A3 0-6 pts
Does the government exercise technical or legal control over internet infrastructure for the purposes of restricting connectivity? 4 / 6

No government shutdowns of internet or mobile access have been documented in Cambodia, although broad provisions in the laws governing the telecommunications sector could provide the government with the power to do so.

In October 2019, Hun Sen instructed the MPTC to address the need for Cambodia to gain direct access to the international internet gateway without relying on Vietnam or Thailand, for national security reasons.32 Three operators constitute Cambodia’s backbone network: Telecom Cambodia, Viettel Cambodia, and CFOCN.33 These operators interconnect with smaller networks, allowing exchanges of information through Wi-Fi, local area network (LAN) lines, or other means. Telecom Cambodia operates under the jurisdiction of the MPTC and the Ministry of Economy and Finance.34

In February 2022, the government announced a delay in the implementation of the highly controversial subdecree on the Establishment of the National Internet Gateway (NIG subdecree), which was adopted in February 2021 (see B3, C2, C5, and C6).35 The NIG subdecree seeks to centralize the government’s control over all incoming and outgoing domestic and international web traffic through a single internet gateway. The government-appointed NIG operators and regulatory authorities, specifically the MPTC and the Telecommunication Regulator Cambodia (TRC), were given monitoring powers.36 The NIG subdecree was not implemented as of the end of the coverage period.

Civil society stakeholders have raised doubts regarding the government’s capacity to implement its ambitious NIG at scale.37

Under Article 7 of the 2015 Law on Telecommunications, the MPTC or other relevant ministries have the authority to order telecommunications providers to “take necessary measures” in undefined circumstances of force majeure. The law separately established an enforcement body of “telecommunications inspection officials” to investigate alleged offenses under the law, with authority to call in support from the armed forces.38 Under the law, these officials can temporarily suspend telecommunications firms’ services and “suspend or fire their staff.”39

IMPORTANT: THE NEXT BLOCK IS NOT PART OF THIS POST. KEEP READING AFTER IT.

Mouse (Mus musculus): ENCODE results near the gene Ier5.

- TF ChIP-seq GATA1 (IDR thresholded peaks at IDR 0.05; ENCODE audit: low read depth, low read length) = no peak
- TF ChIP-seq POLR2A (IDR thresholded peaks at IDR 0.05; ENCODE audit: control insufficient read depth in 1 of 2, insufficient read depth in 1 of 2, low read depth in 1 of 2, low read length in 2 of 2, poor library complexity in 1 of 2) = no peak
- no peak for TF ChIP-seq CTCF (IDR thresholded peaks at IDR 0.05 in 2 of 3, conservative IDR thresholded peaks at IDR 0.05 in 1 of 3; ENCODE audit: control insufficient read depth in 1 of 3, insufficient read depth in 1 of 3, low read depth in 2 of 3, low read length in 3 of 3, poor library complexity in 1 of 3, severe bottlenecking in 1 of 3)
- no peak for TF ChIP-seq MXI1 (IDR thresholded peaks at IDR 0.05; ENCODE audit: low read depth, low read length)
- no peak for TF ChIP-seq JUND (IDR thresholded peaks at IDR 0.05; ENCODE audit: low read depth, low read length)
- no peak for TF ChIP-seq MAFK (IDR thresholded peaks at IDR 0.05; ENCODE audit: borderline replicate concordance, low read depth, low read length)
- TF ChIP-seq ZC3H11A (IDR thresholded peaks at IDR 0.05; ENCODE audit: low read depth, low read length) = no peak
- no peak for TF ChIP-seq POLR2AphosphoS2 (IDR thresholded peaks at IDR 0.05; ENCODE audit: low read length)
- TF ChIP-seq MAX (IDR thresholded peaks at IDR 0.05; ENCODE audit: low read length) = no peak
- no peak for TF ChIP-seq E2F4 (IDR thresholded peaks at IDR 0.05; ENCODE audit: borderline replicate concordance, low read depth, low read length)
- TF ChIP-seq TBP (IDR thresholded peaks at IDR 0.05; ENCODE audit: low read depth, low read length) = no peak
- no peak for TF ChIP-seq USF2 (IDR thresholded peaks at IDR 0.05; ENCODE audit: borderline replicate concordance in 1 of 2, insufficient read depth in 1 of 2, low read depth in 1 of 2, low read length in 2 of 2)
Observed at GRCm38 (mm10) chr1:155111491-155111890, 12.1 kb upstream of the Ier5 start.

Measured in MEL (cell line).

A4 0-6 pts
Are there legal, regulatory, or economic obstacles that restrict the diversity of service providers? 4 / 6

There has been an increasing diversity of service providers in Cambodia, although some obstacles restricting entry into the market persist. The telecommunications market has become increasingly competitive since it opened to private investment in 2006.40 As of November 2022, there were 42 ISPs and 5 mobile service providers.41

According to the TRC, Metfone, Smart, and Cellcard account for approximately 90 percent of mobile users.42 During the coverage period, Metfone reported having 10 million mobile subscribers,43 Smart Axiata reported 8 million,44 and Cellcard reported 4 million.45

In October 2020, the MPTC suspended or revoked the licenses of 17 telecommunications operators for allegedly inaccurately reporting their revenue.46 In May 2021, the MPTC levied heavy tax penalties against Cambodian ISPs over purported miscalculation of tax revenues since 2017. Some of these penalties were projected to cost millions of dollars, resulting in deterred investment, higher prices for consumers, and the possible collapse of smaller firms.47 In February 2022, the MPTC and the TRC suspended the license of King Technologies, which operates the ISP Opennet, and forbade them from signing up new customers over the company’s purported failure to pay $6.6 million owed to the government.48

A5 0-4 pts
Do national regulatory bodies that oversee service providers and digital technology fail to operate in a free, fair, and independent manner? 0 / 4

Cambodia’s regulatory body lacks independence, notably due to provisions contained in the 2015 Law on Telecommunications and the NIG subdecree.